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Jeep Renegade Rear Brake Pads Replacement Guide
How to change the rear disc brake pads on a 1st generation 2015, 2016, 2017 and 2018 Jeep Renegade SUV.

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2016 Renegade Rear Wheel
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Slightly Loosen Lug Nuts
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Raise Rear of SUV

This automotive maintenance tutorial was specifically written to assist owners of the first generation (2015, 2016, 2017, 2018 and maybe also the 2019 & 2020 model years) Jeep Renegade SUV in changing the rear disc brake pads and lubricating the caliper slider pins.

Owners of other Chrysler, Dodge, Jeep, RAM or Fiat vehicles such as the 200, 300, Pacifica, Town & Country, Avenger, Charger, Challenger, Journey, Dart, Durango, Magnum, Grand Caravan, Fiat 500 500X or 500L, Fiat 124 Spider, Grand Cherokee, Wrangler, Compass, Liberty, Patriot, ProMaster, 1500 and C/V Tradesman minivan may also find these DIY instructions to be helpful.

A few compatible replacement sets of new rear brake pads with their part numbers are as follows: Power Stop 16-1734 Z16, TRW TPC1734, EBC Brakes UD1809, ProStop PGD1811C and Monroe GX1809.

The tools and other items needed to complete this procedure include a lug nut wrench, a floor jack, two jack stands, a 13mm socket with a 3/8" drive ratchet, a 17mm wrench, a pair of needle nose pliers and a tube of brake caliper grease.

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Spin Off Lug Bolts
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Five Lug Bolts Removed
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Rotor, Bracket & Caliper
The first few steps are to park the SUV on a level surface, turn off the ignition and make sure that the emergency / parking brake is not engaged.

Slightly loosen the five lug bolts on the rear wheel by turning them counterclockwise with the lug nut wrench about 1/4 to 1/3 turn.

Place wheel chocks on both sides of the front tires to prevent the car from moving.

Carefully raise the rear of the SUV with the floor jack and securely support it with at least two jack stands.

I prefer to work on one side of the vehicle at a time to keep three tires on the ground for extra safety.

Spin off the five lug bolts and set them aside in a safe place.

Pull off the rear wheel to reveal the caliper, bracket, rotor and the suspension components.

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Loosen Top Caliper Bolt
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Loosen Bottom Caliper Bolt
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Spin Out Caliper Bolts
The rear brake caliper is held in place to the bracket by two bolts on the back side of the caliper with the bolt heads facing in towards the cargo area.

Loosen the two caliper bolts by turning them clockwise (as seen from the outside of the SUV) with the 13mm socket and a 3/8" drive ratchet.

If the caliper slider pin turns as you are attempting to loosen the caliper bolt, hold it in place with a 17mm wrench.

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Two Caliper Bolts Removed
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Lift Caliper Off Bracket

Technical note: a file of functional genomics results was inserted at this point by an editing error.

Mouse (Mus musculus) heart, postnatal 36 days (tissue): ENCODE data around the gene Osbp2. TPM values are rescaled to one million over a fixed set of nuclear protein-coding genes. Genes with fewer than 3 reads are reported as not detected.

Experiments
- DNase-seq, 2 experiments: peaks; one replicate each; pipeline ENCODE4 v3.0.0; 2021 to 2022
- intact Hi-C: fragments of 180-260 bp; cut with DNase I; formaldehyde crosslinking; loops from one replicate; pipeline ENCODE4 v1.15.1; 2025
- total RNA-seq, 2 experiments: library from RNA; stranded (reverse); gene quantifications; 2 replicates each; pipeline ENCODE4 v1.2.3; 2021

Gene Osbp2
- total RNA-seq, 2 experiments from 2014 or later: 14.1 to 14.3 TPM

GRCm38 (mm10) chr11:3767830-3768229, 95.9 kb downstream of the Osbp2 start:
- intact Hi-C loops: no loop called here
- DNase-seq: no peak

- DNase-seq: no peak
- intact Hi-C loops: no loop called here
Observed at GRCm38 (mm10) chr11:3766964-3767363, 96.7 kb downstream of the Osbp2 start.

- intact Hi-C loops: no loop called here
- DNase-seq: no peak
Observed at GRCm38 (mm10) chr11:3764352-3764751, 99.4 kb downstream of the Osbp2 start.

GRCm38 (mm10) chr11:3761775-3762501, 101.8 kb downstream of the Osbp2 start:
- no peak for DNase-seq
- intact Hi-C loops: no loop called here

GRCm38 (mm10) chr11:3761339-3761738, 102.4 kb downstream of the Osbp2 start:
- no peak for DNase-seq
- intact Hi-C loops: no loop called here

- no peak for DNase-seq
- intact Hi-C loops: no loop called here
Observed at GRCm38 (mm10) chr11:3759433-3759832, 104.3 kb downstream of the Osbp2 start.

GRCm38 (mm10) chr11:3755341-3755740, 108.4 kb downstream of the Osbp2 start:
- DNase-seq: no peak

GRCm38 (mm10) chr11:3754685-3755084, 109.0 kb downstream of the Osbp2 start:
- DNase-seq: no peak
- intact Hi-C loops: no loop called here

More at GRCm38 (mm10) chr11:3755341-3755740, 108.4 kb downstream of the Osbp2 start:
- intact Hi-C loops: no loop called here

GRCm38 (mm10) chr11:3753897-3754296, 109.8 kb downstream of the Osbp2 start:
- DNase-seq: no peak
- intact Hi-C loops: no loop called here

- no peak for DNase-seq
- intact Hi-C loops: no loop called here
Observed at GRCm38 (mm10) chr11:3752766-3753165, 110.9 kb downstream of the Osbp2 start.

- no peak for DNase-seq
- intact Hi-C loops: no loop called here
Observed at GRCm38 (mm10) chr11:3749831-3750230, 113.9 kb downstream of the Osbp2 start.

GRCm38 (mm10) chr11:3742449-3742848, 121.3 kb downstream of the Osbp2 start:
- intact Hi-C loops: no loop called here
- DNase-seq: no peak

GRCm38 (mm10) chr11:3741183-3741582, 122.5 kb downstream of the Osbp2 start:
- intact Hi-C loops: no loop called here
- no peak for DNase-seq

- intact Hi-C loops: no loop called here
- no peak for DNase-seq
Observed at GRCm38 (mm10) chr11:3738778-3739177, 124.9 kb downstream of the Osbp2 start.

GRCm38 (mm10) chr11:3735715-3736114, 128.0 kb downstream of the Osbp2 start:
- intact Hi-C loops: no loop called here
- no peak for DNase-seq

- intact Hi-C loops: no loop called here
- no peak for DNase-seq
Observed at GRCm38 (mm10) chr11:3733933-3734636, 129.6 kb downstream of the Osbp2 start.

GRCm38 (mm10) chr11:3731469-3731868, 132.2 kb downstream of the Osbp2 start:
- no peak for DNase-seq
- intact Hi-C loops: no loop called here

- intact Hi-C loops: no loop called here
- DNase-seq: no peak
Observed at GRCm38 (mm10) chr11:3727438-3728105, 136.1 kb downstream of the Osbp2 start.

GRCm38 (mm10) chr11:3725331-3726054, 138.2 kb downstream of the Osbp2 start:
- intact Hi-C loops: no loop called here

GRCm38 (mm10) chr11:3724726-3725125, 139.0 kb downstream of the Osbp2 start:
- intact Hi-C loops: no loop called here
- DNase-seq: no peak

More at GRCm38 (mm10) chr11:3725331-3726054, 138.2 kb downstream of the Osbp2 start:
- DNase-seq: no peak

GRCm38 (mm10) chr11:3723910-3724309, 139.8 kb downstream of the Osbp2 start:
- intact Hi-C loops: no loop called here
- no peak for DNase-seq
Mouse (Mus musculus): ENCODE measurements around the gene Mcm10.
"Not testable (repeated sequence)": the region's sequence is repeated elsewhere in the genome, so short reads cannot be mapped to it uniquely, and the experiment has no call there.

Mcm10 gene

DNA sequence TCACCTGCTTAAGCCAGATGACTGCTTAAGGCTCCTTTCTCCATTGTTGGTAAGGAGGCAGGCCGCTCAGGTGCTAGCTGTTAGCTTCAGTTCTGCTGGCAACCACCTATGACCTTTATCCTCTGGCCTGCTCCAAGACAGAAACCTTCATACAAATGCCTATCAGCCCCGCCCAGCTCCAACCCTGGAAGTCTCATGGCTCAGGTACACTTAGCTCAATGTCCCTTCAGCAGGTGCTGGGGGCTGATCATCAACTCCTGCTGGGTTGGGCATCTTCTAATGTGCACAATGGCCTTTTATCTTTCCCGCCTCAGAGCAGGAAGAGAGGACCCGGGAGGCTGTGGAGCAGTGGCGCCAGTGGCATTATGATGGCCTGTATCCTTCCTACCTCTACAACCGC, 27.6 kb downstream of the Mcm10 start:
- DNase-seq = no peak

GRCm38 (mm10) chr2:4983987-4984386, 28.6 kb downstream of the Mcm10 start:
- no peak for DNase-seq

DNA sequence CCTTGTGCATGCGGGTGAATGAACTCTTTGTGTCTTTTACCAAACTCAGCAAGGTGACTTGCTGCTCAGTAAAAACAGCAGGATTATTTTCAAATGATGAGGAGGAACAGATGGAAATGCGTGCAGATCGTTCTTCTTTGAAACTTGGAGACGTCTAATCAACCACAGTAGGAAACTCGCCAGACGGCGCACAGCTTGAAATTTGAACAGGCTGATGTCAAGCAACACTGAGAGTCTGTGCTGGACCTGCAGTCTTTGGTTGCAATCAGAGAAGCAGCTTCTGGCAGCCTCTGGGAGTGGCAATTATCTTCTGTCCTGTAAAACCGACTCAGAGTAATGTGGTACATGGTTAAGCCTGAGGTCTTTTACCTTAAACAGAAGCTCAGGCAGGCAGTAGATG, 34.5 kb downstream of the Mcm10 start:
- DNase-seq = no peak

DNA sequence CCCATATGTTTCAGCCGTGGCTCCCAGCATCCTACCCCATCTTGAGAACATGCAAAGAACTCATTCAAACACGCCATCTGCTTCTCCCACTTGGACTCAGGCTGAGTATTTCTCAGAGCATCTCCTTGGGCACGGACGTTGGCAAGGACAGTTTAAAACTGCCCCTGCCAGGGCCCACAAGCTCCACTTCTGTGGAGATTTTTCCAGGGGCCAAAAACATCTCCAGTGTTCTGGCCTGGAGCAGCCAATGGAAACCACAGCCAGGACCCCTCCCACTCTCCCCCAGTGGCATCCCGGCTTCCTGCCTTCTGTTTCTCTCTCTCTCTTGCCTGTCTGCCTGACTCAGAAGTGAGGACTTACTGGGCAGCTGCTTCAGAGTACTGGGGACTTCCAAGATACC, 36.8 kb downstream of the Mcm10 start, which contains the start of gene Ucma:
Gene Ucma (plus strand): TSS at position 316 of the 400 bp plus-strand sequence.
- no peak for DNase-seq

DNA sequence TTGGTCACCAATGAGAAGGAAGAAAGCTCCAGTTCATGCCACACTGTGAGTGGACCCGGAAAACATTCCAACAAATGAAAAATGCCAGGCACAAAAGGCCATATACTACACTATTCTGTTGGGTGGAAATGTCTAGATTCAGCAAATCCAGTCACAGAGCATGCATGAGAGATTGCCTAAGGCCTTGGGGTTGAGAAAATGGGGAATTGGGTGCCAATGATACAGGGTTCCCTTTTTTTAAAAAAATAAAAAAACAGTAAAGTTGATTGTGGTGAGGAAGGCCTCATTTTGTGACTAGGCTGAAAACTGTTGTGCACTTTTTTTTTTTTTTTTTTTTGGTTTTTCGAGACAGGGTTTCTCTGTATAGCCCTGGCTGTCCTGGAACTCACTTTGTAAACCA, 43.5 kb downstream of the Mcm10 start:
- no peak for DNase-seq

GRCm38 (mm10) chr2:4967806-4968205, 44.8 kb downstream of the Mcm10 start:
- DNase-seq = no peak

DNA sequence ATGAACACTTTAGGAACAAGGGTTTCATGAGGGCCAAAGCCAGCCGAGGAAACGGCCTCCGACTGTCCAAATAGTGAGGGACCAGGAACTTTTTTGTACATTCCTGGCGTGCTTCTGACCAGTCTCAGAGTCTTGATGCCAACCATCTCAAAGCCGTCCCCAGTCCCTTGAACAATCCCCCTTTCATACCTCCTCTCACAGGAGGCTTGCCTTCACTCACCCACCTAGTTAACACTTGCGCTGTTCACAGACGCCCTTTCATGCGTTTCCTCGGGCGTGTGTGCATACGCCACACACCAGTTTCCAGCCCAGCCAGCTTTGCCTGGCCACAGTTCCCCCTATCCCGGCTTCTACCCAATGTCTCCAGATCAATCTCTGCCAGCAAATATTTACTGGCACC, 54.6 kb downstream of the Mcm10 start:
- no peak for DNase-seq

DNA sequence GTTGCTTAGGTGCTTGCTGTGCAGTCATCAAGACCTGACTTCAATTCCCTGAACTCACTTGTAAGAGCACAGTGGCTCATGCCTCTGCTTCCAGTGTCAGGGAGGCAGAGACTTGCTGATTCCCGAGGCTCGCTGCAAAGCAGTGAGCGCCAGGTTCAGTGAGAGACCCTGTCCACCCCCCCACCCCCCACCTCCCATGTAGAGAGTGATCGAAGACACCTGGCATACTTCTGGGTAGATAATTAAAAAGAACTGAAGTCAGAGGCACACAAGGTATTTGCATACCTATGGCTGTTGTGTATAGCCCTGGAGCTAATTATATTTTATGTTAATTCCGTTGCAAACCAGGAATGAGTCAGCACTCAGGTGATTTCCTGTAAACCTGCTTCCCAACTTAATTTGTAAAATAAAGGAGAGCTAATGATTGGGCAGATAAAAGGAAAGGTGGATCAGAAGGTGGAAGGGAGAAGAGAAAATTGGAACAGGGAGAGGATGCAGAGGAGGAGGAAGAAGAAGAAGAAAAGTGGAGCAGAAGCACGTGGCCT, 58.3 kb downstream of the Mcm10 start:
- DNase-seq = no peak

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Screw-In Type Piston
Set the two caliper bolts aside in a safe place.

Carefully pull the caliper off the old pads and out of the bracket.

Rest the caliper on the suspension or suspend it from the spring with a bungee cord or some rope.

Try to avoid stressing, kinking or bending the rubber brake fluid hose.

You'll notice that the rear calipers are equipped with "screw-in" type caliper pistons that need to be turned back in the clockwise direction to retract them back into the caliper body.

Some people choose to invest in a set of caliper piston tools to reset these screw in rear caliper pistons. I have had good luck with just using a pair of needle nose pliers to turn them back by hand.

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Wear Bar - Top Inner Pad
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Remove Old Outer Pad
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Replace Pad Abutment Clips
Pull the two old brake pads out of the bracket.

Make a mental note of where the wear indicator bar or "squeal" bar is situated on the old brake pads.

On this 2016 Renegade, the wear indicator bar was located at the top of the inner brake pad.

If your new set of rear pads includes replacement brake hardware, pull the old metal pad abutment or "anti-rattle" clips out of the top and bottom of the bracket.

Apply a thin layer of brake caliper grease to the to new pad abutment clips where they will come in contact with the bracket or the new brake pads.

Push the new pad abutment clips into the top and bottom of the bracket until they are fully seated.

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Remove Caliper Slider Pins
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Lubricate & Replace Pins
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Twist Off Brake Fluid Cap

In order for the rear brake caliper to operate smoothly, the two caliper slider pins (or "guide bolts") need to be well lubricated.

Spread some brake parts lubricant grease on to the smooth parts of the two pins.

Push the two pins back into place in their rubber dust boots on the bracket.

Before retracting the caliper piston, move to the right (driver side) rear area of the engine bay.

Twist off the yellow plastic brake fluid reservoir cap in the counterclockwise direction.

Removing the reservoir cap will allow the brake fluid to more easily travel back through the lines when you retract the pistons.



 

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Retract Caliper Piston
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Replace Reservoir Cap
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Install New Outer Pad